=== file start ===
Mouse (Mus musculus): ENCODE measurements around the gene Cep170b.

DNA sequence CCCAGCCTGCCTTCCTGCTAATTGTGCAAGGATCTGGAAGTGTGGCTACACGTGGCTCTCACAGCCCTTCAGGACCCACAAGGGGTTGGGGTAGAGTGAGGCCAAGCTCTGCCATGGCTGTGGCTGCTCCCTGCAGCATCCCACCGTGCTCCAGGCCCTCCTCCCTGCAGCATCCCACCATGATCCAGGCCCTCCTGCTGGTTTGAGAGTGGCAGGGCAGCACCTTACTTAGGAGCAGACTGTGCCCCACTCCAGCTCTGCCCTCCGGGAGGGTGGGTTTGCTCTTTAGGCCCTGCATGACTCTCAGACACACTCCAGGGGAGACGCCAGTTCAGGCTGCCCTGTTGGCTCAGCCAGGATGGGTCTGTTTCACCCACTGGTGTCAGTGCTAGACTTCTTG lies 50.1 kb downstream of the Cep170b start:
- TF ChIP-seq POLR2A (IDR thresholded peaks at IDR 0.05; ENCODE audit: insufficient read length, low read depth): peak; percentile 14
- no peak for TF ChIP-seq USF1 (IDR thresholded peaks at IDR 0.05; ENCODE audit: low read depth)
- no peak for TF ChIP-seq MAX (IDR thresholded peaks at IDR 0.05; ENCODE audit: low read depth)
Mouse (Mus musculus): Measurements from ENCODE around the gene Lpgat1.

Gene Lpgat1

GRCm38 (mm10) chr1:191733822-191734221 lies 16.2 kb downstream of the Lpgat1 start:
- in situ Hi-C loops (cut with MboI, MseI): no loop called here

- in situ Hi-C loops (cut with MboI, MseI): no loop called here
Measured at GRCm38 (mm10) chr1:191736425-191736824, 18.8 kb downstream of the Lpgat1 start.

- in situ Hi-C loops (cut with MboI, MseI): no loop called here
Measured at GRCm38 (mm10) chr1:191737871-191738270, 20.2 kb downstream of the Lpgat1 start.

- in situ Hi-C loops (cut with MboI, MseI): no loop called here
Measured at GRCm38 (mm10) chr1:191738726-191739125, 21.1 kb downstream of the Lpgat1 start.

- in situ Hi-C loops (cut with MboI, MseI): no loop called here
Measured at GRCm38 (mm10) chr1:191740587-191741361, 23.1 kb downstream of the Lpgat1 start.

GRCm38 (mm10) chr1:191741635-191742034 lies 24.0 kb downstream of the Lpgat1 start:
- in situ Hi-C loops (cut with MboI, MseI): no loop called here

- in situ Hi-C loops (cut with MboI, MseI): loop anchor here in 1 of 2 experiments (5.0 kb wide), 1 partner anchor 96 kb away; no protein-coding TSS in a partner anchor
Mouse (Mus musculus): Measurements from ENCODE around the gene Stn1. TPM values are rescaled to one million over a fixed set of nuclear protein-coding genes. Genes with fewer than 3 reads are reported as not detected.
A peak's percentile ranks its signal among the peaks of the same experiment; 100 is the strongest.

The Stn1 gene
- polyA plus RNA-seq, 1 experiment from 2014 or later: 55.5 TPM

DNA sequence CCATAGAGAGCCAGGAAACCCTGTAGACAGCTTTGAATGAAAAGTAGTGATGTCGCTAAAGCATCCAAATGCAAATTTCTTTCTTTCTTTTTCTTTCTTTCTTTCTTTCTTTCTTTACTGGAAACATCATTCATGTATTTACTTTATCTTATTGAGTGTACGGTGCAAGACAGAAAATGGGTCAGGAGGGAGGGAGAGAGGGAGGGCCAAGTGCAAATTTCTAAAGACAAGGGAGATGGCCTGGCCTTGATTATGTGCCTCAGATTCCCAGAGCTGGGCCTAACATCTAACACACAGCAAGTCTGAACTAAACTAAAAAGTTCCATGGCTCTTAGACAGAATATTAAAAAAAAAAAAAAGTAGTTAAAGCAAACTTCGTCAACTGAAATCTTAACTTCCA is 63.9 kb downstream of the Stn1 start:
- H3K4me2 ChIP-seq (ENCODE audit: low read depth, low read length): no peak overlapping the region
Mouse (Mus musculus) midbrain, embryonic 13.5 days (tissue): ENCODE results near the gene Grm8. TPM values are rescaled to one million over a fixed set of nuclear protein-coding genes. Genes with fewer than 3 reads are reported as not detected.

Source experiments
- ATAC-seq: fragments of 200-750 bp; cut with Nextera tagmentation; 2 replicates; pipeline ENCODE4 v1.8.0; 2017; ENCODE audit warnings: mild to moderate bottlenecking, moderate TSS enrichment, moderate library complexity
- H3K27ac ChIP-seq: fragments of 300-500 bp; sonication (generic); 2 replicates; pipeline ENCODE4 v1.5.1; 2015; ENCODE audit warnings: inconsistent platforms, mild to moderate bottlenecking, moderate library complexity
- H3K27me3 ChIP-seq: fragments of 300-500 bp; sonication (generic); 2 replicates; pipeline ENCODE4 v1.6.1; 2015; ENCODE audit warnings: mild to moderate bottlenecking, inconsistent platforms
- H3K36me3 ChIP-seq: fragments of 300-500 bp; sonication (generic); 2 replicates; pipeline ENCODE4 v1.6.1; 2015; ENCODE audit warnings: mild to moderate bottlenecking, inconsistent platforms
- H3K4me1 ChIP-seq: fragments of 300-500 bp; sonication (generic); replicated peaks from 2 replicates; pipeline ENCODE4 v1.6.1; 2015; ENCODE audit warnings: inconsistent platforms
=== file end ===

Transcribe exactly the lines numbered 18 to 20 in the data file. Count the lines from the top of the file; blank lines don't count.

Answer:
GRCm38 (mm10) chr1:191741635-191742034 lies 24.0 kb downstream of the Lpgat1 start:
- in situ Hi-C loops (cut with MboI, MseI): no loop called here

- in situ Hi-C loops (cut with MboI, MseI): loop anchor here in 1 of 2 experiments (5.0 kb wide), 1 partner anchor 96 kb away; no protein-coding TSS in a partner anchor